The future of live music in Hyde Park was in doubt last night after some of the world's biggest music acts threatened not to play at the central London venue if proposals to limit noise levels are enforced.
Performers may boycott the park in protest at Westminster Council's plan to reduce the number of major concerts, cut crowd numbers and dramatically reduce noise levels. The production company behind some of the world's biggest music acts warned yesterday that it may advise its clients not to play there.
Councillors said last night that the number of concerts in the park would be cut from 13 a year to nine from 2013, and that the park's capacity would be reduced from 80,000 to 65,000.
The council also pledged "additional measures" to keep noise levels down and will monitor the volume of events throughout 2012 following complaints from residents.
The proposals could lead to a permanent reduction in noise levels, a situation condemned by rock stars, politicians and the park's authorities.
It was feared that the London Live programme, scheduled to coincide with the Olympics, would be threatened by the proposals. But councillors confirmed that live music events scheduled for this year, including Olympic gigs and performances by Bruce Springsteen and Madonna, would go ahead.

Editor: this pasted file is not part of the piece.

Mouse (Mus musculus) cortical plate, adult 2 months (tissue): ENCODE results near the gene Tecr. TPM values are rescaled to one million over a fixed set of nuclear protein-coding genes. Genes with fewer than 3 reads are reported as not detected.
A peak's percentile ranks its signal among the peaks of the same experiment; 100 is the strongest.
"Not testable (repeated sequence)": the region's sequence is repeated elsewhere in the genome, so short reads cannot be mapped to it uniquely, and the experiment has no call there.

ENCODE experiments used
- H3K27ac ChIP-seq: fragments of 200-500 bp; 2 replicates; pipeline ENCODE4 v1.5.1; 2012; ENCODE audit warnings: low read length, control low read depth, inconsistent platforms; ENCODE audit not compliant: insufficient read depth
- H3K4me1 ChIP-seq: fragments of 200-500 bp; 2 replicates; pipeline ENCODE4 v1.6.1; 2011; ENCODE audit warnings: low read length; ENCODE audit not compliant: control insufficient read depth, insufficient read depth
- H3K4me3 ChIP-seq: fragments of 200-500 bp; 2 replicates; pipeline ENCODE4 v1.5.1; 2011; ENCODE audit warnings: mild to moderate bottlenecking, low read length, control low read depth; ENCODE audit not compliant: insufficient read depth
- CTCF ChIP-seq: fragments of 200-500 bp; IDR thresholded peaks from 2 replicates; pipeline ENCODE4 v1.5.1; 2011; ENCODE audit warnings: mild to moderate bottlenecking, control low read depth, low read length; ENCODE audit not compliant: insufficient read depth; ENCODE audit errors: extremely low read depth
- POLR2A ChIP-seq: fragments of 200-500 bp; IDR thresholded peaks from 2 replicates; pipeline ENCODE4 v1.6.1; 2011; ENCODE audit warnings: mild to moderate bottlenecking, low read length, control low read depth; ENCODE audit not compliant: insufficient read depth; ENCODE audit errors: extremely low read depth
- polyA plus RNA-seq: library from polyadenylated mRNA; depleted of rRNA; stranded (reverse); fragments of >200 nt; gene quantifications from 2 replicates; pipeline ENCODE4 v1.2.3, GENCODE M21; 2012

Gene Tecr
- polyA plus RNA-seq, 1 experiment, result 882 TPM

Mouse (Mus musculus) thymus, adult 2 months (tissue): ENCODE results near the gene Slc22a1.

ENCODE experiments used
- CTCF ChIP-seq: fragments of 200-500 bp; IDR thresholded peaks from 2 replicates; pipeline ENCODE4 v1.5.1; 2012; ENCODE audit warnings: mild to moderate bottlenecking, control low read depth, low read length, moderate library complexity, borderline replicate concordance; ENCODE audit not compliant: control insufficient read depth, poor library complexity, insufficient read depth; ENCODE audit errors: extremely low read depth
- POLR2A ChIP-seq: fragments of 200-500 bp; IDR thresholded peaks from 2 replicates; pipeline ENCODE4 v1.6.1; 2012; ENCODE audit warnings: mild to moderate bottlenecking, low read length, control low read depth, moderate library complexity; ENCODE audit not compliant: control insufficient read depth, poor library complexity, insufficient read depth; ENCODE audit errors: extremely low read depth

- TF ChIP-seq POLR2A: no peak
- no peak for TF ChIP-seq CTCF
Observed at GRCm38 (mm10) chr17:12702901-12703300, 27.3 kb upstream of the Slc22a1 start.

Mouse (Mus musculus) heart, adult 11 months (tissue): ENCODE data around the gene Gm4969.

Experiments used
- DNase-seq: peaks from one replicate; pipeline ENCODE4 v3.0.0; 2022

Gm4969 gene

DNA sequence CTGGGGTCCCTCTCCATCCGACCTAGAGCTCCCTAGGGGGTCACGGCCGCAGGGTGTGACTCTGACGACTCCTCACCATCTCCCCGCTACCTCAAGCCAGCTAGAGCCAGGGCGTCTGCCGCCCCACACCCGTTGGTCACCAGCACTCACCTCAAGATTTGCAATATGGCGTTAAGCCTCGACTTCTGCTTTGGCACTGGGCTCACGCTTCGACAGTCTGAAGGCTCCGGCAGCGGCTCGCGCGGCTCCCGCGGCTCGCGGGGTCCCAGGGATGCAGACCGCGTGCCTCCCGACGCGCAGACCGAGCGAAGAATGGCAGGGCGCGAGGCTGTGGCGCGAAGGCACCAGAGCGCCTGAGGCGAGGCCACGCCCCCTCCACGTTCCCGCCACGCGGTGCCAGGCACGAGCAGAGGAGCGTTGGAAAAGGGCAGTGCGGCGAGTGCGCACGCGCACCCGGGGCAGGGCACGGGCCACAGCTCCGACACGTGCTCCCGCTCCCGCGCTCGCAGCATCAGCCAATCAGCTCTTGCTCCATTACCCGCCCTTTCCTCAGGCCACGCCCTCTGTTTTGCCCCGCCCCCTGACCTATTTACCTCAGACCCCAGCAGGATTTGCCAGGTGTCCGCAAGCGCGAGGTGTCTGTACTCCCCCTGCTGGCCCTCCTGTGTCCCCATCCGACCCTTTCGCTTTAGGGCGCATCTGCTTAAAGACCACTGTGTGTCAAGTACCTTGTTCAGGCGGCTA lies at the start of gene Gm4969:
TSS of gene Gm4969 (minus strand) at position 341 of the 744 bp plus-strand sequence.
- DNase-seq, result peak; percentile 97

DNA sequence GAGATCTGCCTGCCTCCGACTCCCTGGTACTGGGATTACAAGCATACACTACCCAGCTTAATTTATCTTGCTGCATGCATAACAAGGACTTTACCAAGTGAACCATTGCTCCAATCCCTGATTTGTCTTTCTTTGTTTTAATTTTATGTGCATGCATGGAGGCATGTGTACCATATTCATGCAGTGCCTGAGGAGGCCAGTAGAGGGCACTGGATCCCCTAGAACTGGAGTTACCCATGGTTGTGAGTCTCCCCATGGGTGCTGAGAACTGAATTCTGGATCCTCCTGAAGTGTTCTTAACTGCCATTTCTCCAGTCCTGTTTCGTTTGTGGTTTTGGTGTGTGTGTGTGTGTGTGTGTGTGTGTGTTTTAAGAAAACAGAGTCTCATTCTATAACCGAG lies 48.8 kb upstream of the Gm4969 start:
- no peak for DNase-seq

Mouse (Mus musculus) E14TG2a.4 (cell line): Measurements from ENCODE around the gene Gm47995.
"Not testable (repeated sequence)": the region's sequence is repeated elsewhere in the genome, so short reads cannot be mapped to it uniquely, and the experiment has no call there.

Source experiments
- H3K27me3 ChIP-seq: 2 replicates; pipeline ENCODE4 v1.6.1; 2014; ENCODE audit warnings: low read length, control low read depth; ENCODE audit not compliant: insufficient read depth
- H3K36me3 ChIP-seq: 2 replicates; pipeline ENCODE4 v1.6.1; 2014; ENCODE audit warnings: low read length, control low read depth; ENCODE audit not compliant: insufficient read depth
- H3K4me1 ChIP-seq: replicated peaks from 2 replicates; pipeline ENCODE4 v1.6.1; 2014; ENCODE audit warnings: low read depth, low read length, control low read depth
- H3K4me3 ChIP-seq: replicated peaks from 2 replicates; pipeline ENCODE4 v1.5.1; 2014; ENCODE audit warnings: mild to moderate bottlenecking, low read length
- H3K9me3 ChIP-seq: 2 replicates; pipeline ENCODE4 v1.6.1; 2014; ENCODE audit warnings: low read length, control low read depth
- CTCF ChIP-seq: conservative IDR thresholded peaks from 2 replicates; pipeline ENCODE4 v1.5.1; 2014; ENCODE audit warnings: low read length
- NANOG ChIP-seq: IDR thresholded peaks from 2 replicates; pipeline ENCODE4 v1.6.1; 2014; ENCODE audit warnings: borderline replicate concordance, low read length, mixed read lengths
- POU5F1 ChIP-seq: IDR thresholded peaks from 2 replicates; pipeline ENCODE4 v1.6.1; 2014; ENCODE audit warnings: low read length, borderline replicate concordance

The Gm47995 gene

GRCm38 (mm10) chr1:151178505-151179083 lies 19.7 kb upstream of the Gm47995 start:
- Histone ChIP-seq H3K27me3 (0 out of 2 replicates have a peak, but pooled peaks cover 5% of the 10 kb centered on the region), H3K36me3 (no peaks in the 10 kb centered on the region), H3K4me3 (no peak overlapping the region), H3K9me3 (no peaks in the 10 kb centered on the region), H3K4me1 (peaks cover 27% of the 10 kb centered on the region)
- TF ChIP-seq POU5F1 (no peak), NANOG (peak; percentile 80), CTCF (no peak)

Music promoter John Giddings, whose clients include the Rolling Stones, U2 and Madonna, said he would advise his clients not to play Hyde Park if the council cuts noise limits to a "second division" level. "What the council is doing is ludicrous," he said.
"Top acts will not want to perform if they have to cut the sound and that is what I'll say they should do. I will be advising them not to play Hyde Park if this goes through."
The Mayor of London, Boris Johnson, joined the chorus of criticism ahead of a meeting yesterday and urged Westminster councillors to reconsider. "These councillors are the custodians of the crown jewels of London's outdoors," he said. "They are right to respect their residents but they also have a responsibility to the economic viability of the capital as a whole.
"They cannot jeopardise not only the Olympics but further popular and lucrative entertainment without soberly considering the consequences."
A spokesman for the Royal Parks Agency, which manages Hyde Park, said restrictions could force concerts to be scrapped.
"Dramatic restrictions on sound levels would result in the cancellation of concerts in Hyde Park this year and beyond," he told the Evening Standard. Residents have complained of unbearable noise in their homes when live events are held in the park. Businesswoman Karen Scarborough, 57, said that the volume in the bedroom of her Connaught Square flat was "as if I were in the front row."
Blur guitarist Graham Coxon called the council "killjoys". "These festivals don't happen that often anyway," he said. "Why make it an issue? If you're going to have a festival in a big open space it's going to be loud, that's a fact. The council should back down."